Madison in Dane County, Wisconsin — The American Midwest (Great Lakes)
Bear and Lynx Effigy Mounds
Erected 1990 by Madison Landmarks Commission. (Marker Number 94.)
Marker series. This marker is included in the Wisconsin, Madison Landmarks Commission marker series.
Location. 43° 5.414′ N, 89° 20.424′ W. Marker is in Madison, Wisconsin, in Dane County. Marker can be reached from the intersection of Lakeland Avenue and Maple Avenue, on the right when traveling east. The marker is in Elmside Park. Touch for map. Marker is in this post office area: Madison WI 53704, United States of America. Touch for directions.
Other nearby markers. At least 8 other markers are within walking distance of this marker. "Let The Great Spirits Soar" (a few steps from this marker); Riley House (within shouting distance of this marker); Corry Carriage House (about 400 feet away, measured in a direct line); Lt. Gerald Stull USAF (approx. 0.2 miles away); Lizard Effigy Mound (approx. ¼ mile away); "Elmside" Herman J. Loftsgordon House (approx. 0.3 miles away); Olbrich Park (approx. 0.3 miles away). Touch for a list and map of all markers in Madison.
Regarding Bear and Lynx Effigy Mounds. According to a 1996 survey by Robert A. Birmingham and Katherine H. Rankin entitled Native American Mounds in Madison and Dane County, "At the corner of Lakeland Avenue and Maple Avenue overlooking Lake Monona are two well-preserved Late Woodland animal effigies now referred to as a lynx and a bear. These mounds were originally part of a dense and extensive cluster of mounds that extended along the north shore of Lake Monona. Once part of the Simeon Mills farm, this site was still a favored Winnebago campground as late as the late 19th century. Most of the mound cluster, which included a bird effigy with a reported wingspan of 568 feet, was destroyed by turn-of-the-century residential development. Nearby, the beautiful sculpture, entitled 'Let the Great Spirits Soar,' was carved by Harry Whitehorse, a Winnebago whose ancestors have lived in the Four Lakes area for hundreds of years. The sculpture was carved from a storm-damaged hackberry tree and honors his Indian ancestors and the effigy mound builders."
"Wisconsin has the highest concentration of effigy mounds in the United States and the Madison area has one of the highest concentration of effigy mounds remaining. Most mounds were lost to 19th century agricultural practices and city development. The mound builders were farmers who also engaged in hunting and gathering. They lived in small villages and migrated from one to another based on the seasonal availability of natural resources. The mounds often, but not always, have burials associated with them, but their exact purpose is not entirely understood. Mounds tend to have been built in places with beautiful views of the surrounding countryside. The mounds are considered sacred by modern Native Americans and should be treated with respect."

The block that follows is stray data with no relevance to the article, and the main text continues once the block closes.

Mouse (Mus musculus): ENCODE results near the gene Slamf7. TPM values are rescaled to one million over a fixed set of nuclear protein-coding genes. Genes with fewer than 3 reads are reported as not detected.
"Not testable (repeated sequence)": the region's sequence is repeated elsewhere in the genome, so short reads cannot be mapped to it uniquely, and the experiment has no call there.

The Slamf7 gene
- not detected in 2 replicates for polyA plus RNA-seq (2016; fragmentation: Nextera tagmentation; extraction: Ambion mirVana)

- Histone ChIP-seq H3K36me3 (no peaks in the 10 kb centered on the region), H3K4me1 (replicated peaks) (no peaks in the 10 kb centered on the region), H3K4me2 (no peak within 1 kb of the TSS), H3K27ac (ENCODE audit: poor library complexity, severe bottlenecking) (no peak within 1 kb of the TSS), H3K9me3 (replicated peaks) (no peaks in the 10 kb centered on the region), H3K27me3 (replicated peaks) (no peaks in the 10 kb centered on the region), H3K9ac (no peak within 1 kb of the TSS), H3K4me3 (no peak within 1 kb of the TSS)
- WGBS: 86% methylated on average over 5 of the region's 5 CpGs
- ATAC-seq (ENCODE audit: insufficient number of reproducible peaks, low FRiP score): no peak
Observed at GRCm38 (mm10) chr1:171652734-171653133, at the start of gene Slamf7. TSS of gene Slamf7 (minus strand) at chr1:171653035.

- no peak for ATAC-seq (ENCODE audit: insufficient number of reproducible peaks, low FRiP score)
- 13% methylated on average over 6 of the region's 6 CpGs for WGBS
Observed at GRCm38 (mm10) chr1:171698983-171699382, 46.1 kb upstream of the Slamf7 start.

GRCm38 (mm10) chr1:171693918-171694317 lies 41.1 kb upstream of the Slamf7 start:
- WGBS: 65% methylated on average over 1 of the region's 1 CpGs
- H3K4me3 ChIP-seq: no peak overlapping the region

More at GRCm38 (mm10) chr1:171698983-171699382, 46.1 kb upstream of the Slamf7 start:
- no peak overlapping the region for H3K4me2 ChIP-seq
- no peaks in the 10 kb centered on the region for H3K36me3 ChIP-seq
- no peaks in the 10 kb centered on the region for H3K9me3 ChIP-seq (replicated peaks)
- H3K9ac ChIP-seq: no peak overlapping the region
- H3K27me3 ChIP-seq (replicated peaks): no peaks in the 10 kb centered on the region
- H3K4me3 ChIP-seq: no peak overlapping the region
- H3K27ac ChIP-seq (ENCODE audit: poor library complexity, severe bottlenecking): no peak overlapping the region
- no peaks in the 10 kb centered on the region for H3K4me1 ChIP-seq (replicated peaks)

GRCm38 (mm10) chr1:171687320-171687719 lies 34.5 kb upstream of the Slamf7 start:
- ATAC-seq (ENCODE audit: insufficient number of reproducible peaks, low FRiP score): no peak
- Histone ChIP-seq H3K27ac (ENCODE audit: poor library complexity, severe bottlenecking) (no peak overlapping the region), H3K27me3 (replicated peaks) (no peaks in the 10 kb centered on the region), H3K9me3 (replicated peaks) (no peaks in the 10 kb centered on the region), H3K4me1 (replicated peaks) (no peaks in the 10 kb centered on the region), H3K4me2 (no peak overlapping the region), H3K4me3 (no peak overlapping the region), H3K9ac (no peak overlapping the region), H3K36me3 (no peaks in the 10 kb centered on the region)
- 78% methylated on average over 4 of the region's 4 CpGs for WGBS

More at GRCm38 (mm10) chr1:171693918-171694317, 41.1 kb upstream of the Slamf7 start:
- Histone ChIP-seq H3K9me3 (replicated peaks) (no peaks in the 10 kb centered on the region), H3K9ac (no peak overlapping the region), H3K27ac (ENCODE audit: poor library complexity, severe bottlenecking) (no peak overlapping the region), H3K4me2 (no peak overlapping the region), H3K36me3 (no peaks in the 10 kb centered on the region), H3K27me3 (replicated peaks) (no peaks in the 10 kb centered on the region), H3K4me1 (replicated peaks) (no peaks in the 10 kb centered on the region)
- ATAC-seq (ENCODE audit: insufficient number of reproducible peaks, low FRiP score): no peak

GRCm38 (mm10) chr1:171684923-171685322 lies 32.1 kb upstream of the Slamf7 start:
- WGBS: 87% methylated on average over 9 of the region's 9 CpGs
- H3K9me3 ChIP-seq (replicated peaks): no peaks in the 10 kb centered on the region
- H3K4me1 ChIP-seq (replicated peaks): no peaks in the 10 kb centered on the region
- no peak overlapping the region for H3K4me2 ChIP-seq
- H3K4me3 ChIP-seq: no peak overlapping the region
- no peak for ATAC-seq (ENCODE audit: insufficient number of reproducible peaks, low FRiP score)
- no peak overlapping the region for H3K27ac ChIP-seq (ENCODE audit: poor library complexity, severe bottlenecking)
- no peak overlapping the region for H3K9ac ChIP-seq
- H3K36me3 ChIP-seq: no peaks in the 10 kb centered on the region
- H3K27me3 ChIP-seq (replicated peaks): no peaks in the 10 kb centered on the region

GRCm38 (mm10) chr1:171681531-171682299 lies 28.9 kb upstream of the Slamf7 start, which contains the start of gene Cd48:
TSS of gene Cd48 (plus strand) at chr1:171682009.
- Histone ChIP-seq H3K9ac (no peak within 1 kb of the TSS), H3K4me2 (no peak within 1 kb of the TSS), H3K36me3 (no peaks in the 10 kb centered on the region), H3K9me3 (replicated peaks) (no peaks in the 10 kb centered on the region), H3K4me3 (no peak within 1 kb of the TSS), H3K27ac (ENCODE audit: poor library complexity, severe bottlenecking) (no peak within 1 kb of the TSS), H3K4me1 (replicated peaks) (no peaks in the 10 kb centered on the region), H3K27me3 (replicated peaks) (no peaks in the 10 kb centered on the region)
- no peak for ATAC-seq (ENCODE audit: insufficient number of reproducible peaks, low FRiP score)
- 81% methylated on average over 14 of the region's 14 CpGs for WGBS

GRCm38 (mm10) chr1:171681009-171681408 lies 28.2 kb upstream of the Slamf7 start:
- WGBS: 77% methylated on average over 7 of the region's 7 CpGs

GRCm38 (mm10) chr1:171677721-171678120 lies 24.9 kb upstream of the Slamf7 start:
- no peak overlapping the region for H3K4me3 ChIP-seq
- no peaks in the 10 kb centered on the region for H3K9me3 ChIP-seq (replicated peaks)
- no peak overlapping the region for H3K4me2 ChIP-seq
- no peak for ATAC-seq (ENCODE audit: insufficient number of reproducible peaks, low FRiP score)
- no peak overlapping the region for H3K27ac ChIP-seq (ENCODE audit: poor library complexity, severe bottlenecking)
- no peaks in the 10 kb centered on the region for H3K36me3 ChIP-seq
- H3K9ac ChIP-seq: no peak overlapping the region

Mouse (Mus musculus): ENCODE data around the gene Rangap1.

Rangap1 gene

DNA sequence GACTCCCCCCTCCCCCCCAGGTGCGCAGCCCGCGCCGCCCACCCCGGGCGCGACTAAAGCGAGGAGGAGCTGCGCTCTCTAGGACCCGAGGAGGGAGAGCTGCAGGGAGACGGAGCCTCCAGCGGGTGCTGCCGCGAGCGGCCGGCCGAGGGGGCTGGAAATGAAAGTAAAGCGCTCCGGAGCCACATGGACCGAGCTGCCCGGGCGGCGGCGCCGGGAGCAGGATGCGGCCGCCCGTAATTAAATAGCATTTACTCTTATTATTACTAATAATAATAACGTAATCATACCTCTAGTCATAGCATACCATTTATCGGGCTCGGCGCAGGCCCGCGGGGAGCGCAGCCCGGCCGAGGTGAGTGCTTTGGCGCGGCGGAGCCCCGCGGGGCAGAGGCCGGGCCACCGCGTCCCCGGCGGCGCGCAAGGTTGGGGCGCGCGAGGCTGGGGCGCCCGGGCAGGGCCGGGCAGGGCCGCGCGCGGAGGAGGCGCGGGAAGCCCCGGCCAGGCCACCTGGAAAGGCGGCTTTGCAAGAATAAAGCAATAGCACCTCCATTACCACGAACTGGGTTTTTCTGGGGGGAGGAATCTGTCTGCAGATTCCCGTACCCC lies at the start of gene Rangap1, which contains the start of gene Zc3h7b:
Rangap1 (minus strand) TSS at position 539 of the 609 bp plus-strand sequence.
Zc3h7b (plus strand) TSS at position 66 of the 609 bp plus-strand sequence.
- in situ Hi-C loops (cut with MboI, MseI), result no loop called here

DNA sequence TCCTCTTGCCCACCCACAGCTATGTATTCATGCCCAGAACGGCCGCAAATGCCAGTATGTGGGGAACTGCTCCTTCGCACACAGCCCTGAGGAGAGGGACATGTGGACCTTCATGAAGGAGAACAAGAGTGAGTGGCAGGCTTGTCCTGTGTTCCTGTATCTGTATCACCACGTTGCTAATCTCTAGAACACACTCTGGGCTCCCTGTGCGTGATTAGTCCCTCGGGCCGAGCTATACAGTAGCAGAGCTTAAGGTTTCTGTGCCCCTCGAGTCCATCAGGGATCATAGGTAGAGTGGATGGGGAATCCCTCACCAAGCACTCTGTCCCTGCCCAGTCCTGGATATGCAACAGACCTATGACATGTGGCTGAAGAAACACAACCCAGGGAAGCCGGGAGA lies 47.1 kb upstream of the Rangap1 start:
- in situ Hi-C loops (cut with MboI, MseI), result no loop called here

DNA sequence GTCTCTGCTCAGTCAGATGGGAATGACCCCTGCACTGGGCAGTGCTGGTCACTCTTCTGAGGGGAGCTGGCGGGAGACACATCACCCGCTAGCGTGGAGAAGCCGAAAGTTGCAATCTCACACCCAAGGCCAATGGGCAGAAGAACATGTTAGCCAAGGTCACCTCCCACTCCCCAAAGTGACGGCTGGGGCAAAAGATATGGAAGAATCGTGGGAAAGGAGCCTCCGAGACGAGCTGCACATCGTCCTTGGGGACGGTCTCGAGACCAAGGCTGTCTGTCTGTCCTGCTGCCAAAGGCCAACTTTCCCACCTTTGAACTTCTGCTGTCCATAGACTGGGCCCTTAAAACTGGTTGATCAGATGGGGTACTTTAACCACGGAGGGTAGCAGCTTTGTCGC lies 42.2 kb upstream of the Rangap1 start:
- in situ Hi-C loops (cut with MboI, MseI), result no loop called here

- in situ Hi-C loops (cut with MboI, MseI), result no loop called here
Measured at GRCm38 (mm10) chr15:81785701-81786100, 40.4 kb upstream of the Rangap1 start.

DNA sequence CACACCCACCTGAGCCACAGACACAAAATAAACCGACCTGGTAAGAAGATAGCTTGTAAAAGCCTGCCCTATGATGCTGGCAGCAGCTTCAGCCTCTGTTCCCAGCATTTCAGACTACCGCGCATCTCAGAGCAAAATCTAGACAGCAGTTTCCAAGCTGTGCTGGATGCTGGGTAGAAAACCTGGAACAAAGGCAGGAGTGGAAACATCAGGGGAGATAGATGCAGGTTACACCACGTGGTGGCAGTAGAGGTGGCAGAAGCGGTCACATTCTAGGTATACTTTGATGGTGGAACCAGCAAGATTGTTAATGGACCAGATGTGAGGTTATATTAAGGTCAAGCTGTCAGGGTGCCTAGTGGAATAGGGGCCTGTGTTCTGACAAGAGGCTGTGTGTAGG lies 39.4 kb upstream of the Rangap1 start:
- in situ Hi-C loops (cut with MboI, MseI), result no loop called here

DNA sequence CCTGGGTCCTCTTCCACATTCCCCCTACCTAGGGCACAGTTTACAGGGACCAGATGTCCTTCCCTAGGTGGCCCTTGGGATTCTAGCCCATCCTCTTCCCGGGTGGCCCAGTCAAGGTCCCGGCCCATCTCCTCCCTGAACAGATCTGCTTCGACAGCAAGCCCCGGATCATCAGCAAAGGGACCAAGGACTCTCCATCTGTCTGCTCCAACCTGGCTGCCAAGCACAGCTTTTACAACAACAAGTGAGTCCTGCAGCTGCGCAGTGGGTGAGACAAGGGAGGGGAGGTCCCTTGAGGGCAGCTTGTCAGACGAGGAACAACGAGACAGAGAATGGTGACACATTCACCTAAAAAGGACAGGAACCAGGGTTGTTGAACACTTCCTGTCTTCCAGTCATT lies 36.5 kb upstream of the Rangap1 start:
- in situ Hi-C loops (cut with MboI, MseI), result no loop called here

Also see . . .
1. Madison is an Indian mound capital. Related marker with links to other markers for Madison Indian mounds. (Submitted on July 24, 2010, by William J. Toman of Green Lake, Wisconsin.)
2. Madison Landmarks Commission. (Submitted on March 26, 2011, by William J. Toman of Green Lake, Wisconsin.)
Topics. This marker is included in these topic lists: Cemeteries & Burial Sites • Native Americans • Notable Places
Credits. This page was last revised on June 16, 2016. This page originally submitted on July 16, 2010, by William J. Toman of Green Lake, Wisconsin. This page has been viewed 1,297 times since then and 14 times this year. Last updated on July 24, 2010, by William J. Toman of Green Lake, Wisconsin. Photos: 1, 2. submitted on July 16, 2010, by William J. Toman of Green Lake, Wisconsin. 3, 4, 5, 6, 7. submitted on July 24, 2010, by William J. Toman of Green Lake, Wisconsin. • Kevin W. was the editor who published this page.